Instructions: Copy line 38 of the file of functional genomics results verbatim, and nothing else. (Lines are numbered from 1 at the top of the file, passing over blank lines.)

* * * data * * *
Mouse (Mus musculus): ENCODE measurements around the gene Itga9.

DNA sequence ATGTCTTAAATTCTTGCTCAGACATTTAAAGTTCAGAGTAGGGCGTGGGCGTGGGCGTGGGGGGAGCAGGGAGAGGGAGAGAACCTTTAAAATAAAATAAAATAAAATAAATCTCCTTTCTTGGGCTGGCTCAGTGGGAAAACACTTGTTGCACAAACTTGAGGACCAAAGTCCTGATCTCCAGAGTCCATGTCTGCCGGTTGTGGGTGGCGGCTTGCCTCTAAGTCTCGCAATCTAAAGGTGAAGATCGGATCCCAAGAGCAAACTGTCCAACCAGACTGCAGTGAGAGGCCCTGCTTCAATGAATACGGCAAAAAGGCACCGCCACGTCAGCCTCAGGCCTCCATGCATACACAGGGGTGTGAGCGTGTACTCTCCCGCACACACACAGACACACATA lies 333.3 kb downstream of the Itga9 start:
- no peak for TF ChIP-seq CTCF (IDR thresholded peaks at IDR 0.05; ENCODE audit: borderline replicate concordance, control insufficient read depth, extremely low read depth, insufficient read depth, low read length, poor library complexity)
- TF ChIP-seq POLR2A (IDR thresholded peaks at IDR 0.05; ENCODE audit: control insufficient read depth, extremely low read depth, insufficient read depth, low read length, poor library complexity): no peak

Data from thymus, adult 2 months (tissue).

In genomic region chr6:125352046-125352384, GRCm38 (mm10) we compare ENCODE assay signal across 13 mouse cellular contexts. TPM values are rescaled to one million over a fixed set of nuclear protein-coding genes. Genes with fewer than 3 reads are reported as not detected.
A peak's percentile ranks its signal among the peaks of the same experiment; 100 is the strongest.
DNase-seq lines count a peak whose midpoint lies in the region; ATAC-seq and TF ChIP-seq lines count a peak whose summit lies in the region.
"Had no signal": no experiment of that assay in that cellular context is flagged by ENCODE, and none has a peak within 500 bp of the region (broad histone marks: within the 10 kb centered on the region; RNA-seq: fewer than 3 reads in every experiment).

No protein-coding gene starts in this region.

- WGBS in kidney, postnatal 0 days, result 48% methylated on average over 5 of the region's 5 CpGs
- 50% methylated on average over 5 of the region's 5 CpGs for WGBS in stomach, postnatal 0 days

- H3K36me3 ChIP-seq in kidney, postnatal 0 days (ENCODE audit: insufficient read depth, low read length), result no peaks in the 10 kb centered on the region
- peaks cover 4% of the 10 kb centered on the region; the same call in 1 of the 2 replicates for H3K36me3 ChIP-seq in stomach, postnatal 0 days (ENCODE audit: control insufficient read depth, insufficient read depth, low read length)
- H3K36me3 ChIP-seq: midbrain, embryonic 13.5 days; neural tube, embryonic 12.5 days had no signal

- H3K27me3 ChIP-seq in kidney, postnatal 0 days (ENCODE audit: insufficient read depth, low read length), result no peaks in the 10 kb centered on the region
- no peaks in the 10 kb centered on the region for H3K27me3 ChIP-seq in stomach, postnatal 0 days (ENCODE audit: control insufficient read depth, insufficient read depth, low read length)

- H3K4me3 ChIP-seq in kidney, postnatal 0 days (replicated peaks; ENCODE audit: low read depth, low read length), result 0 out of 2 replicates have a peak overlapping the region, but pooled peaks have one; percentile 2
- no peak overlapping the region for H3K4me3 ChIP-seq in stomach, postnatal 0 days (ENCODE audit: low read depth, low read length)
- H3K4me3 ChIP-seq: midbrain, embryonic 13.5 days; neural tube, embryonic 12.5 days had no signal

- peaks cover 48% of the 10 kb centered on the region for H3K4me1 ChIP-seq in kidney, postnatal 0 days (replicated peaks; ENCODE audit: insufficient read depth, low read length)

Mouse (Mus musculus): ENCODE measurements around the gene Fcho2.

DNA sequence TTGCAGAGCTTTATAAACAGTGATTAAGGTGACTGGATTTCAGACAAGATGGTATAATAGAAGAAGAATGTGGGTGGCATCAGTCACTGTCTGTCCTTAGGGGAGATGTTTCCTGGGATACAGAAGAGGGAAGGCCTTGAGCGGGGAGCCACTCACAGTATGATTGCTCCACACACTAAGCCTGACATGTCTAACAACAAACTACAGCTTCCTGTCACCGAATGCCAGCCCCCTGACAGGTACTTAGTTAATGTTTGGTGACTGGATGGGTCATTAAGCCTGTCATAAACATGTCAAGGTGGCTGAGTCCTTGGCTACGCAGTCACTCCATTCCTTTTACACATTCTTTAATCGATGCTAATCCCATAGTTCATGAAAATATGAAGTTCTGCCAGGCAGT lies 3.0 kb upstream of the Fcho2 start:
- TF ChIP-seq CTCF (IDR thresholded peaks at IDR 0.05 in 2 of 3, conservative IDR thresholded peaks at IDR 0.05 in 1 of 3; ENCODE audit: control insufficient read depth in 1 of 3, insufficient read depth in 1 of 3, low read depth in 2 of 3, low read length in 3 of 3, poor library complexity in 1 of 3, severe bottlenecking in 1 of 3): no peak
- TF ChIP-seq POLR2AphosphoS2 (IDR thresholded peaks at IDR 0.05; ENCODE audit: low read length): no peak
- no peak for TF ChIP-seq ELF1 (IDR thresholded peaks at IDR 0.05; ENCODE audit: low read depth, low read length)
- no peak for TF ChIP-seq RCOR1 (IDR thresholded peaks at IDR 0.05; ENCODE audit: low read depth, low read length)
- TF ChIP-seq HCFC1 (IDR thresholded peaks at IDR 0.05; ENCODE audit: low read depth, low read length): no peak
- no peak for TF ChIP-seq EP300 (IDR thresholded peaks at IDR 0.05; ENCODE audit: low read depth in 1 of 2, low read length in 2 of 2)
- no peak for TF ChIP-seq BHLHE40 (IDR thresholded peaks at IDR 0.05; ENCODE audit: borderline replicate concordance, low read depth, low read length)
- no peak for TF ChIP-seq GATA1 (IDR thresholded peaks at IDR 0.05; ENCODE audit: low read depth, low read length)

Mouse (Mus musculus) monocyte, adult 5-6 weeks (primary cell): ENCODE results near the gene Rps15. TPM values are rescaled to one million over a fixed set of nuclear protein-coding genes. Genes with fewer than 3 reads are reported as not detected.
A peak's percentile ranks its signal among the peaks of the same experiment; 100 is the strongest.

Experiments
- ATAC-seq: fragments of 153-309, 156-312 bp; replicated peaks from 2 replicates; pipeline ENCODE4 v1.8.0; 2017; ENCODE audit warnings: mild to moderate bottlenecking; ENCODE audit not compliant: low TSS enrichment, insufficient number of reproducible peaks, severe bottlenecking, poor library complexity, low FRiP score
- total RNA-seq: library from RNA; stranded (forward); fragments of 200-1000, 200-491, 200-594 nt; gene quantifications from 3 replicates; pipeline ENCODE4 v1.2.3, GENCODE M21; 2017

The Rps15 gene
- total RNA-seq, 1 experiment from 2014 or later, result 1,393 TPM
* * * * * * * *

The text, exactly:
- total RNA-seq, 1 experiment from 2014 or later, result 1,393 TPM